Blog: Making spam manageable
26 August 2021

Blog by Sylvia. 
Sylvia is a genius DevOps engineer at Sue. She spends lots of her spare time on GitHub where she manages various Open Source projects. Among these projects she contributes to the Ops tools she uses at assignments, really putting the Dev in DevOps. Currently over 200 of her patches have been merged, including commits to SaltStack and Ansible. Do we need to say more?

Nowadays, spam and data breaches seem to be the default. In this article I will explain how to use email aliases to help cut down on spam more effectively and how email aliases avoid the pitfalls of “the + sign trick”.

The what and why

An alias is an alternative email address that also gets delivered to your mailbox. There are different implementations of this. Some aliases can be replied from, some not. Some people implement “aliases” by simply using multiple mailboxes, others use the + sign trick (yourname+service@example.com), or they forward it. In this post, we will be using a mechanism which sends emails – sent to any of the aliases – to our main mailbox, but which still allows us to respond using the alias itself to hide our main mailbox’ address.

Multiple benefits

Using aliases instead of one single mail address has multiple benefits.
First of all, it allows you to know where the email is coming from.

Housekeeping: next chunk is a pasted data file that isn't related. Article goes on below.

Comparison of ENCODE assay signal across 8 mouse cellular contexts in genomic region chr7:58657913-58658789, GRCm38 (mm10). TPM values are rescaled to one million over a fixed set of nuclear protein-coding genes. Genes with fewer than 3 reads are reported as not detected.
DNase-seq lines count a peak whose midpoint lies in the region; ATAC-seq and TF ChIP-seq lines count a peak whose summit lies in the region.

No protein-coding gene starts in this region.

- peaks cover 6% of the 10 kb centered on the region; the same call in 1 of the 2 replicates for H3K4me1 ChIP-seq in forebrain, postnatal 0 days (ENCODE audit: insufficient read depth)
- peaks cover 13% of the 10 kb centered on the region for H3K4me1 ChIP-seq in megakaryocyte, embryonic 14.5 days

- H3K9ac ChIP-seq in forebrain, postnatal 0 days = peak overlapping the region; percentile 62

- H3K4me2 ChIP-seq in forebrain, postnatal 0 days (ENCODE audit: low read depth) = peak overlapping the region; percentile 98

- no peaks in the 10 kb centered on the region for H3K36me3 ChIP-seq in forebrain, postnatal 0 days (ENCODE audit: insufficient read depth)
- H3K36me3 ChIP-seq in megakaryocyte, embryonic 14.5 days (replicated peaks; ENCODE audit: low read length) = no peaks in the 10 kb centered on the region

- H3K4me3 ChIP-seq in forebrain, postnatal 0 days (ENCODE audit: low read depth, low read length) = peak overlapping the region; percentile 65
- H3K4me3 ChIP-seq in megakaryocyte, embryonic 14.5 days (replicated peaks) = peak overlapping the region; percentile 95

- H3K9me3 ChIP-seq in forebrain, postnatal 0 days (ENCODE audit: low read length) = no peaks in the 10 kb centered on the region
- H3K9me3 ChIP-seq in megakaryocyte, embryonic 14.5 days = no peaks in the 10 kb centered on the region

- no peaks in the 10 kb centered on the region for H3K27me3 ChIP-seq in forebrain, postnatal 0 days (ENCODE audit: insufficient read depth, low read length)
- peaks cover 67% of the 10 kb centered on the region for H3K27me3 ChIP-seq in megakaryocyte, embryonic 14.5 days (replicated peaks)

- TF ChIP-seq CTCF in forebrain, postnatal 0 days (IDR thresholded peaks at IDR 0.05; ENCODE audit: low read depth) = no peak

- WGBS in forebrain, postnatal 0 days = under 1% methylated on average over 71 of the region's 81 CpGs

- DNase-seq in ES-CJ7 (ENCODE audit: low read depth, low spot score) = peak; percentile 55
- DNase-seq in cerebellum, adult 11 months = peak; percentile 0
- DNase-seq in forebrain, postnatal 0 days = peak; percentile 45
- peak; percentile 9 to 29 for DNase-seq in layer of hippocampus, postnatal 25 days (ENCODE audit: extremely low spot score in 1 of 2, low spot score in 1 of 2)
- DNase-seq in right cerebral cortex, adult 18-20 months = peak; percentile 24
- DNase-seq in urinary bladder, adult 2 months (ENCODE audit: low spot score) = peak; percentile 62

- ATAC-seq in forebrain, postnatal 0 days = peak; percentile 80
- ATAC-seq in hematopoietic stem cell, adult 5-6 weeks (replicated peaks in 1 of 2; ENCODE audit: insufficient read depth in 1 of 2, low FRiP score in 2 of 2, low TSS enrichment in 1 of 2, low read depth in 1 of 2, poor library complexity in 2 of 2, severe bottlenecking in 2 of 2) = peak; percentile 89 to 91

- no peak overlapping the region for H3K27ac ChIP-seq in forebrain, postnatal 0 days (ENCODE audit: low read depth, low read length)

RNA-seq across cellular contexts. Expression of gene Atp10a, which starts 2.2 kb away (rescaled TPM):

By using a different alias on every website, you will be able to tell where someone found the email address they are contacting you from. This enables you to tell if the spammer found your email address on your website, or if they somehow got access to the email address you gave to that one online store – that just seemed slightly sketchy but not sketchy enough to not give it a try. Being able to tell the source is very useful. It makes it visible if any of the places you gave your alias to are leaking your personal information or using it for something they shouldn’t be using it for. It ensures that you can hold the companies you do business with accountable. It also enables you to more easily tell apart well-designed scam emails. After all, it would make no sense for GitHub to be sending that “unexpected login” alert to the email you gave to Twitter. It would thus be very obvious that this is a scam email.

Secondly, in some configurations, the alias could forward the email to multiple recipients. That way, you and your team lead could both be kept into the loop on a specific subject. This is one of the ways aliases are often used within Sue, allowing employees to keep their main email account to themselves but still easily and automatically share relevant emails.

Most importantly though, it allows for a separation. Instead of getting hundreds of spam mails to your real email address, spam will end up in just a single alias. When the spam arrives, you just throw away that single alias. That way you can finally cut off the spam without cutting off everyone else.

Avoid the + sign trick